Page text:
"I always carry a comfortable and easy on/off pair of shoes," Heidi Ferguson, a flight attendant with 20 years of experience in the commercial and private aviation industry, previously told Best Life. "They're perfect for the airport—including TSA checkpoints—and also if you have to do a lot of walking. You never know what streets are like around the world, or how far the exit is in an airport."

Others agree that a change of footwear is essential—and not necessarily bulky. "A pair of Tieks are permanently parked in my overnight bag," says Kelly. "They're Italian-made ballet flats that literally fold into a pocket-size pair of shoes. I never travel without them."

Something to snack on

an assortment of nuts and pretzels and snacks

Whether you're expecting a meal on a long flight or at least a quick bite on a shorter haul, there's plenty that's still (forgive us) up in the air when it comes to eating on planes. In some cases, trips might not be stocked to cover every passenger, or they may run out of items suitable for you to eat before the cart makes its way to you. That's why flight attendants say it's best to come prepared with your own bites—both for during and after your flight.

"I always bring a small snack like granola or almonds," Ferguson previously told Best Life. "I've gotten into hotels super late and missed the snack cart too many times on the plane to count, so it's good to always have a little something in your bag as you never know where and when you can get food in a pinch or late at night."

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Clothing to keep yourself warm

woman sleeping on a plane with blanket and eye mask

Wherever you happen to be getting off to or from, there's no denying that airplane cabins can get downright chilly. That's why Rivers says she always brings along a light jacket or a hat for flights.

"The temperature on the aircraft always is colder than most people anticipate," she says. "If we have to deadhead instead of work and I'm sitting in a passenger seat, I always carry on these items because I want to be comfortable, as well."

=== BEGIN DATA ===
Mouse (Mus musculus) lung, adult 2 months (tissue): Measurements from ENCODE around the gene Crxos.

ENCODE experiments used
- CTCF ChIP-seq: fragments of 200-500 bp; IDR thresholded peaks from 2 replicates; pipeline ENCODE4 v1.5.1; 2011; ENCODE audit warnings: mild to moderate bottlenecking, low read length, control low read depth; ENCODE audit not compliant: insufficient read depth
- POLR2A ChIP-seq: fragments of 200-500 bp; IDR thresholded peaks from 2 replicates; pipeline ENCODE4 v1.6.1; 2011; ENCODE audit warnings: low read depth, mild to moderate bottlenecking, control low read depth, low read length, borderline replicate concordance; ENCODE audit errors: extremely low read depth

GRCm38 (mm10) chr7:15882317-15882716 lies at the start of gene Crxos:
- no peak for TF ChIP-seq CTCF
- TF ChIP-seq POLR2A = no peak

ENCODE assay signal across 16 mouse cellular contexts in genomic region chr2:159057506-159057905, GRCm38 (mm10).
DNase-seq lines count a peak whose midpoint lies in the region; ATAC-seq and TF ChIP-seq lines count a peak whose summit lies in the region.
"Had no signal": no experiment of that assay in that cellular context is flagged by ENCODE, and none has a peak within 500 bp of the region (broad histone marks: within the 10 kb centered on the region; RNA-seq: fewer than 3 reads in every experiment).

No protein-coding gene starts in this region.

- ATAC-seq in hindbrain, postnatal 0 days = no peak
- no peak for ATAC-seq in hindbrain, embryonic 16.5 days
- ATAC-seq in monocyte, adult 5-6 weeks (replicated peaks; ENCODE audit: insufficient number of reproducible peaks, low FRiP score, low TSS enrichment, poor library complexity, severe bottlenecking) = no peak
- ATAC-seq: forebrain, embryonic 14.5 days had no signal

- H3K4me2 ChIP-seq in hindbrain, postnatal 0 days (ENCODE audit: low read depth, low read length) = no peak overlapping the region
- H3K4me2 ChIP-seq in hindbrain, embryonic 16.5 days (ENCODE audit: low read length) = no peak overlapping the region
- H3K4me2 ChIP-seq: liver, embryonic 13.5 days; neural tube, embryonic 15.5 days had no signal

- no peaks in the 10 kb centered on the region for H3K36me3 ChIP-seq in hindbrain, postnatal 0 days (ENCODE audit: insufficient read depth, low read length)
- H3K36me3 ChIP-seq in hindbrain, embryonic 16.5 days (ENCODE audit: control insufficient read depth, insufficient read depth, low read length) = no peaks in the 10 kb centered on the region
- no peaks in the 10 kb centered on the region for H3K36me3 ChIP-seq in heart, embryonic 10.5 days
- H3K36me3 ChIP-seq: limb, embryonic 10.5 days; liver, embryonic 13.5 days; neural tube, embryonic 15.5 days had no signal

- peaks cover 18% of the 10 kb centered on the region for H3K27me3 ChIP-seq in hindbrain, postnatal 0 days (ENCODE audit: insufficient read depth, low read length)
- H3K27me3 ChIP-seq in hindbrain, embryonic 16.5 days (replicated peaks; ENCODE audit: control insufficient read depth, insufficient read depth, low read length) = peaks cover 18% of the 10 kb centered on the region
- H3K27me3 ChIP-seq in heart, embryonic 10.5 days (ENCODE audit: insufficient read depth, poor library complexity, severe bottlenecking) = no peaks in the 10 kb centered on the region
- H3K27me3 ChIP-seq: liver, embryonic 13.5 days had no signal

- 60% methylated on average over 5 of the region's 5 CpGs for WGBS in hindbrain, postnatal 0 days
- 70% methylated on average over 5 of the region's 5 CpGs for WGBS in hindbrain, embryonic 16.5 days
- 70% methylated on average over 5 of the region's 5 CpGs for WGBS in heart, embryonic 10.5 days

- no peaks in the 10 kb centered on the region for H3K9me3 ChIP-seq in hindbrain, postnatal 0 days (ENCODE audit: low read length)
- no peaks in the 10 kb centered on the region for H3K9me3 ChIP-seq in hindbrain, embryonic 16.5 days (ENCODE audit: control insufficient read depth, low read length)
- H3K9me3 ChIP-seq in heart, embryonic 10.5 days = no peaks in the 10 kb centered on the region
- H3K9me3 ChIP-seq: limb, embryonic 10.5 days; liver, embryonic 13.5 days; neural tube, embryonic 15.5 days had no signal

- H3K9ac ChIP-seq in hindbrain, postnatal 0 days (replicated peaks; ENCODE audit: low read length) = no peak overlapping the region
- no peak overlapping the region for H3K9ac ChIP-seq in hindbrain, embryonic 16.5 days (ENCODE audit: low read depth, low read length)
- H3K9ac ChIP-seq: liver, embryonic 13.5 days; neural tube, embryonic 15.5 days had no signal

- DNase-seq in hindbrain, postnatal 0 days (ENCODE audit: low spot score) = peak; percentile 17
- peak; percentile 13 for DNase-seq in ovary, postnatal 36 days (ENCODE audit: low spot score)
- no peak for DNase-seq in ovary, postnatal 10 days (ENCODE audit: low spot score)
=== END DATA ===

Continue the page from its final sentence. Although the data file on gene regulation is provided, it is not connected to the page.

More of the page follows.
You can also wear or bring along items to stay toasty from head to toe. "I also always carry thick socks, a sweater, and a small portable blanket for the plane because temperatures vary widely," Ferguson previously said.

Any items you can't live without

A USB charger and power outlet plug on the back of a seat on a plane

Packing space in your carry-on is obviously much more limited than in your checked luggage. But before you try to make room for that extra book or a large set of headphones, consider what you'll absolutely need to have on-hand if your travel plans get shuffled.

"Always carry on essential items, such as medicine and chargers," says Tifsit Teferra, a Salt Lake City-based flight attendant for Delta Air Lines. "If there's a delay or even a cancelation, you'll be at ease knowing you have the items you can't live without!"

And if you're worried about your gadgets creating chaos in your carry-on, there's a simple solution. "For electronic cords, a small toiletry bag does the trick—just fold cords and then use Velcro tape to secure them," Teferra suggests.

A way to keep clean

hand sanitizer on plane

Attention to hygiene in cleanliness in public spaces has taken on a new level of importance in the day since the COVID-19 pandemic began. And as a tightly-packed vessel with seemingly grimy surfaces, planes are one place you don't want to be caught without a way to keep yourself clean.

Even though some will airlines provide wipes, Kelly says it's best to bring along your own hand sanitizer or wipes to reduce exposure to germs and give your seat and tray table a little freshening up. They can also be especially helpful if you're moving about the plane.

"After leaving the lavatory, use a sanitizing wipe on your hands," Kelly previously told Best Life. "You will have just touched the germ-ridden lavatory handle after washing your hands and then possibly touched a seat back to get back into your window seat."

Zachary Mack
Zach is a freelance writer specializing in beer, wine, food, spirits, and travel. He is based in Manhattan. Read more